Next, we investigated how hypoxia/aglycemia affected the barrier function in our human models of the BBB by exposing our cells to hypoxia, aglycemia or to oxygen-glucose deprivation (OGD) stress (Fig. 4). Interestingly, incubation in glucose-deprived medium (GD) for 24 h resulted in a significant decrease in TEER (~50 %) in both hCMEC/D3 and IMR90-derived BMEC monolayers (Fig. 4) but failed to show any significant increase in cell permeability to sodium fluorescein (Fig. 4b) suggesting that aglycemia alone was not sufficient to induce BBB disruption. On the other hand, hypoxia (OD) was capable of inducing BBB disruption, as we noted a significant decrease in TEER and an increase in when fluorescein permeability. However, we observed the maximum disruption cells were subjected to both oxygen and glucose deprivation (OGD), as noted by the lowest TEER values (20 % of control) and highest permeability values to fluorescein (5-fold increase).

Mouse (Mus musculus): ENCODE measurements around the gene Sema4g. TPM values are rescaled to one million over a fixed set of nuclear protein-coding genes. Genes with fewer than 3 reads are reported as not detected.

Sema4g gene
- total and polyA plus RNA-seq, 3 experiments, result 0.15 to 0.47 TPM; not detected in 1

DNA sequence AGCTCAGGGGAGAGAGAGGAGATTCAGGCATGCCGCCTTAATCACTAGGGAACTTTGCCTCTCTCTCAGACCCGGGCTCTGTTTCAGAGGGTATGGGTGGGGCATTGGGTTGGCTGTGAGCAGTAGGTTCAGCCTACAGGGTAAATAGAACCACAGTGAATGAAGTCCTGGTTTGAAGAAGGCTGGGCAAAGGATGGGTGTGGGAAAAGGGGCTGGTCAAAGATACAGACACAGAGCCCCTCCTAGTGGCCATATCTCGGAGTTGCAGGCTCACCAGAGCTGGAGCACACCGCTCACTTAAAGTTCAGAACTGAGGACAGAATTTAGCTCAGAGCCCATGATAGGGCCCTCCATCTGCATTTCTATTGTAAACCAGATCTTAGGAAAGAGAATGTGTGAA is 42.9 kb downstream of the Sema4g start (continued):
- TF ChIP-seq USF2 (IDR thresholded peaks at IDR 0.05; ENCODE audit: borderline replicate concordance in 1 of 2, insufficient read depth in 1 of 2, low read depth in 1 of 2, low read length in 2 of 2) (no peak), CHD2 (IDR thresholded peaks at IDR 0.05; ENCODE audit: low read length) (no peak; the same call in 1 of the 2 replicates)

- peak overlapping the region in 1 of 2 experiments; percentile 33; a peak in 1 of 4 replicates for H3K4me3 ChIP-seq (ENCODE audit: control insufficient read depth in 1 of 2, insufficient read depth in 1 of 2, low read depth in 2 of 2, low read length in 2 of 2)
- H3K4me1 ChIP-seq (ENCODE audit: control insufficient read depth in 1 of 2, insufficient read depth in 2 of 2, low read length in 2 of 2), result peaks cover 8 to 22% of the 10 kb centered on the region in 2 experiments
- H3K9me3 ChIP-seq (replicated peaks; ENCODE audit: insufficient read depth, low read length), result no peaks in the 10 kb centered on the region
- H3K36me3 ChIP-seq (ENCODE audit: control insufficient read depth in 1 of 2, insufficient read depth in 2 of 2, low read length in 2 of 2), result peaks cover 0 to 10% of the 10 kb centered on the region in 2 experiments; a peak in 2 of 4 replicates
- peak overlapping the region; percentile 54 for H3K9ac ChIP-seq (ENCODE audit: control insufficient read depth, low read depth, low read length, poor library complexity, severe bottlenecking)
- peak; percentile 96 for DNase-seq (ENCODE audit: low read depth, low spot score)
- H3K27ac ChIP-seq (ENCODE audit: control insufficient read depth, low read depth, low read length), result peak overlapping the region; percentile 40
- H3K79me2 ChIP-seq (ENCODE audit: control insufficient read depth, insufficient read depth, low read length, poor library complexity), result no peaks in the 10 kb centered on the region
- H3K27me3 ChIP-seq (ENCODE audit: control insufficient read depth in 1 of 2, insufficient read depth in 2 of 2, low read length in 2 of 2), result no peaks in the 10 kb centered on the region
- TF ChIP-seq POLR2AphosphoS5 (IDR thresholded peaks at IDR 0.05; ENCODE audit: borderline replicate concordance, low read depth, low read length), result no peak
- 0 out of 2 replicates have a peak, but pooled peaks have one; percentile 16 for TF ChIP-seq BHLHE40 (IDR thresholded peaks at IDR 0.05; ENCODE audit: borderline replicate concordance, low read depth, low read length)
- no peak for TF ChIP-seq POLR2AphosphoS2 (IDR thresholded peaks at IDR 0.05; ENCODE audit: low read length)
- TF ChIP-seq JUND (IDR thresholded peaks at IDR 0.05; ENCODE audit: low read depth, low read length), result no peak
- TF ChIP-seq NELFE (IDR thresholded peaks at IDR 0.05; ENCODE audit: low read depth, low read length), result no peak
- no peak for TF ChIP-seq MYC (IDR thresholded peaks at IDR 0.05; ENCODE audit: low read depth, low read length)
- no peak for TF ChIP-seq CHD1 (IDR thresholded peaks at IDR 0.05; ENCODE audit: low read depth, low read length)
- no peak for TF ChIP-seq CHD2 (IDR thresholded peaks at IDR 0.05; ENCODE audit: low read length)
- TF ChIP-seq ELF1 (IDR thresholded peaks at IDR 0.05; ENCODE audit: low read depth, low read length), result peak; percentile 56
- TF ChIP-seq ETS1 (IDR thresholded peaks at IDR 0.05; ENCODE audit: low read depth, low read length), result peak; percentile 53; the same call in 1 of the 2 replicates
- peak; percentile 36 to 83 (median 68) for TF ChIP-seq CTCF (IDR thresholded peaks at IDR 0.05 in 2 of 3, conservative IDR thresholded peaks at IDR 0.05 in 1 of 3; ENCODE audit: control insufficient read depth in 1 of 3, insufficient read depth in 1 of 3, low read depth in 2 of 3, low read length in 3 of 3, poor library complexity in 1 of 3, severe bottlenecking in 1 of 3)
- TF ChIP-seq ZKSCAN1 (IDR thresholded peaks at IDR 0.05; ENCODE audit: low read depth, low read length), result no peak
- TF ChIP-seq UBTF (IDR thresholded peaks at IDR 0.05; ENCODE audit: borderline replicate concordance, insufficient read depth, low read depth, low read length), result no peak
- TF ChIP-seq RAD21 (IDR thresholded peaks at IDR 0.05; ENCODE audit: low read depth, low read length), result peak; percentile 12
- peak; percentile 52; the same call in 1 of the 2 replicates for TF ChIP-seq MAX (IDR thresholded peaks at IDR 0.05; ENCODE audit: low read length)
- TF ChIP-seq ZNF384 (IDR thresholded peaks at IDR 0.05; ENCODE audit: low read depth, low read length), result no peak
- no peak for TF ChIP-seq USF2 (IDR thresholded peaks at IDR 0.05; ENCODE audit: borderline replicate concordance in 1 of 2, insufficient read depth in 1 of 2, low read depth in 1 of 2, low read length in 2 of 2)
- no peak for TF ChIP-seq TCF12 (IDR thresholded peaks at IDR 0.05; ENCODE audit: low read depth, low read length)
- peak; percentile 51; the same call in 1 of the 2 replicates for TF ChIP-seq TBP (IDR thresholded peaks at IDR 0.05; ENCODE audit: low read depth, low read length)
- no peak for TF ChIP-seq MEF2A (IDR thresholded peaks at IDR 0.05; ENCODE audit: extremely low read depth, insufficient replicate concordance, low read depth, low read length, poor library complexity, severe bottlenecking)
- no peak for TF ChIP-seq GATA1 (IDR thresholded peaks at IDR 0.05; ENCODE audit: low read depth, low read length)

Fig. 4

OGD induced barrier disruption in human BMECs.TEER (a) and sodium fluorescein (b) permeability values in both iPSC-BMECs and hCMEC/D3 cell monolayers following aglycemic (GD), hypoxic (OD) and oxygen-glucose deprivation (OGD) stress. Cells incubated in DMEM with glucose under normoxia served as control. Note the increase in fluorescein permeability following OD and OGD stress. c Representative immunocytochemistry pictures in iPSC-derived BMECs monolayers following 24 h of OGD stress. Note the overall degradation in cell junctions, with a quasi-disappearance in TJ complexes immunoreactivity. Scale bar = 20 µm. d IMR90-derived BMECs and hCMEC/D3 average cell density following treatment with aglycemia, hypoxia or OGD stress. Notably, aglycemia (GD) showed the lowest cell density in both cell monolayers. e Cell metabolic activity following 24 h of treatment. After 24 h of treatment, MTS reagent was added to conditioned cell medium and allowed to further incubate for 1 h. Mean ± SD, n = 3 for each group. * and ** denotes P < 0.05 and P < 0.01 to controls (DMEM with glucose, normoxia) respectively